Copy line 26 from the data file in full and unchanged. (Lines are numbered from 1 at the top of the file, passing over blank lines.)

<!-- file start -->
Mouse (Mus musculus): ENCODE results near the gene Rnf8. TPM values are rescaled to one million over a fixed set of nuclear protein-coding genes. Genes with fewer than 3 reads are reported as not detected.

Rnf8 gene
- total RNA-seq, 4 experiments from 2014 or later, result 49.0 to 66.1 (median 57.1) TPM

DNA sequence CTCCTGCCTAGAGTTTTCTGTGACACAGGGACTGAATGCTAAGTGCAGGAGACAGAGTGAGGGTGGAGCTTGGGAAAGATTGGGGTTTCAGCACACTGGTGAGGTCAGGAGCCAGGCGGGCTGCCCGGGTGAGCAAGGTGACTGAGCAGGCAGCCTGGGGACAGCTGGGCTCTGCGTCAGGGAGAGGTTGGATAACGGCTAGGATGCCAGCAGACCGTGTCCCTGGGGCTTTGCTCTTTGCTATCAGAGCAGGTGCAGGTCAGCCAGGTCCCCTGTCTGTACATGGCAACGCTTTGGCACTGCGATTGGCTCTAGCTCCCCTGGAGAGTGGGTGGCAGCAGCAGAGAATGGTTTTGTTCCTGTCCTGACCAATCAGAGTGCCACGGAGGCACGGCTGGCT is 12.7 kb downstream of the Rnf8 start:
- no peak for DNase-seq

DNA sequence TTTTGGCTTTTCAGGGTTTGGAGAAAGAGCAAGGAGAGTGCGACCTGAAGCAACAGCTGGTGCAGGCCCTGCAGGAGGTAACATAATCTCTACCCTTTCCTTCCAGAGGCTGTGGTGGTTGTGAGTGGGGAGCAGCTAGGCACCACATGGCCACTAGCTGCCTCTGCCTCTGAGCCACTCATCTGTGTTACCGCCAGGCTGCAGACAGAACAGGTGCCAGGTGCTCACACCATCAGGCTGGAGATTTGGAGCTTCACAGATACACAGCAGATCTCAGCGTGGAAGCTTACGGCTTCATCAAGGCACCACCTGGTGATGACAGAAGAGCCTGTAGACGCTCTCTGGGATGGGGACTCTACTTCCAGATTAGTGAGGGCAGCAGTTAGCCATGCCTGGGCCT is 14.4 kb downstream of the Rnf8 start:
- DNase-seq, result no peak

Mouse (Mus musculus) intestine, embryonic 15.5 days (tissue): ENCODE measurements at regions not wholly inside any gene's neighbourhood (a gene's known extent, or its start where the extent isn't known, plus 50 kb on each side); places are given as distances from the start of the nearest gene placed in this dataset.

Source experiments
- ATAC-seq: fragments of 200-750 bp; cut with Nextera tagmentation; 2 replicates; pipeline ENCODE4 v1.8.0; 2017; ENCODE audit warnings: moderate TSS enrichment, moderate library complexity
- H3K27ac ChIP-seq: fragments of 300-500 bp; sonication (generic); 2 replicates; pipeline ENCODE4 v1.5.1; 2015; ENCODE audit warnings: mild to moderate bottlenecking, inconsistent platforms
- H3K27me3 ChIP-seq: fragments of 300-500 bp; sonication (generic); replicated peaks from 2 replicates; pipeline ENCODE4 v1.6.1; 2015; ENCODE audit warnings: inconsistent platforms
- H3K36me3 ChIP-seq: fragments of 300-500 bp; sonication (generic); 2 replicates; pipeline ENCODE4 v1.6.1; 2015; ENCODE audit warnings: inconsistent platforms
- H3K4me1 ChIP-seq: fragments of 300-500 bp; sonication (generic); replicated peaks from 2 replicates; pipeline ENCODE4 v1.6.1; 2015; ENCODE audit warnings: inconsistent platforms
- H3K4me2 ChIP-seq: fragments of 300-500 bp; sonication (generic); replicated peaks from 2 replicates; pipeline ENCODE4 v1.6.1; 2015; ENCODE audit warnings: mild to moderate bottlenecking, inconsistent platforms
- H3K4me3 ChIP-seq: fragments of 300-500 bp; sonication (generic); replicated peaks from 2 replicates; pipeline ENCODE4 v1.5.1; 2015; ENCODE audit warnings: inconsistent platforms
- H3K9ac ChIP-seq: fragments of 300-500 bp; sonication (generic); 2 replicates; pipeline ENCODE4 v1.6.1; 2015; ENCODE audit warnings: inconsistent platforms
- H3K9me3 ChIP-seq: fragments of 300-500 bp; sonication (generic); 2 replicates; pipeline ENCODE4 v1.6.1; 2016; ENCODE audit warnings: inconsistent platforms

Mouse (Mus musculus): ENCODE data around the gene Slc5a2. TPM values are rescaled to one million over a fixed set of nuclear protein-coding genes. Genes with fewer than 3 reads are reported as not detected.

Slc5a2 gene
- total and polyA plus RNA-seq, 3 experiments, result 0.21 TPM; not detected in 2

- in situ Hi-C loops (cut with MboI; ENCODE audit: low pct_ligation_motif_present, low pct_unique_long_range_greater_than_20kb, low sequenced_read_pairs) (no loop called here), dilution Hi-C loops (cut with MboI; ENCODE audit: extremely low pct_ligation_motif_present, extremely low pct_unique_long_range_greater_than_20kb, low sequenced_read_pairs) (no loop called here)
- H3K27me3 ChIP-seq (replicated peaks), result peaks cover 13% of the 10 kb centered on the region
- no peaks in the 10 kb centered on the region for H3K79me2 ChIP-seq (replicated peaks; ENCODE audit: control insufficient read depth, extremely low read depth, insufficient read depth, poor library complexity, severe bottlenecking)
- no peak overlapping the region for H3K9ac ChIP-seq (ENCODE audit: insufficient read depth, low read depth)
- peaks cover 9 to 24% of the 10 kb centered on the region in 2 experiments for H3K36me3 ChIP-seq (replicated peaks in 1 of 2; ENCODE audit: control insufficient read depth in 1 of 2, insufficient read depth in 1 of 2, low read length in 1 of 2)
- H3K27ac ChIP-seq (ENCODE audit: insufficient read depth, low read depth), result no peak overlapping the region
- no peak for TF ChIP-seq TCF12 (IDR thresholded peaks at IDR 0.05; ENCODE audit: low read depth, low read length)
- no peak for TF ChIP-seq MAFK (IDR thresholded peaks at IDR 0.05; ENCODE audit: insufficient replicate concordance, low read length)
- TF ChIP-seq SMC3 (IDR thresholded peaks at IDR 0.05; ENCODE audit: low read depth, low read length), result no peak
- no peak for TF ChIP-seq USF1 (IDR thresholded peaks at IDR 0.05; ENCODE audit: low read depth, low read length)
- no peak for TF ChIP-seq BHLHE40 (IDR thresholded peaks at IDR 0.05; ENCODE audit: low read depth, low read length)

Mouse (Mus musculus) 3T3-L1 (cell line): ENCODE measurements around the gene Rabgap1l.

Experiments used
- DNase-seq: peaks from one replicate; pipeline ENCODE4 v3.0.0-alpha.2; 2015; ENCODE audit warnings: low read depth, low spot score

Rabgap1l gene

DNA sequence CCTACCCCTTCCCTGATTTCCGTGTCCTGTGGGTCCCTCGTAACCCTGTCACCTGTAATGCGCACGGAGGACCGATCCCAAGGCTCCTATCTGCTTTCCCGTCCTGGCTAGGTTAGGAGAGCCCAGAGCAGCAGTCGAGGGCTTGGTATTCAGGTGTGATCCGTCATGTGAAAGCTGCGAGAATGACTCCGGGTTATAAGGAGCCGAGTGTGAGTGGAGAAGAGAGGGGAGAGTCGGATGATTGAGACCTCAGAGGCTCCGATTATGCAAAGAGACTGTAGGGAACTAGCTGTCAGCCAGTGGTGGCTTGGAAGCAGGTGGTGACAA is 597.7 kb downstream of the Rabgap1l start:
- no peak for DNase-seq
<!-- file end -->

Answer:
- peaks cover 9 to 24% of the 10 kb centered on the region in 2 experiments for H3K36me3 ChIP-seq (replicated peaks in 1 of 2; ENCODE audit: control insufficient read depth in 1 of 2, insufficient read depth in 1 of 2, low read length in 1 of 2)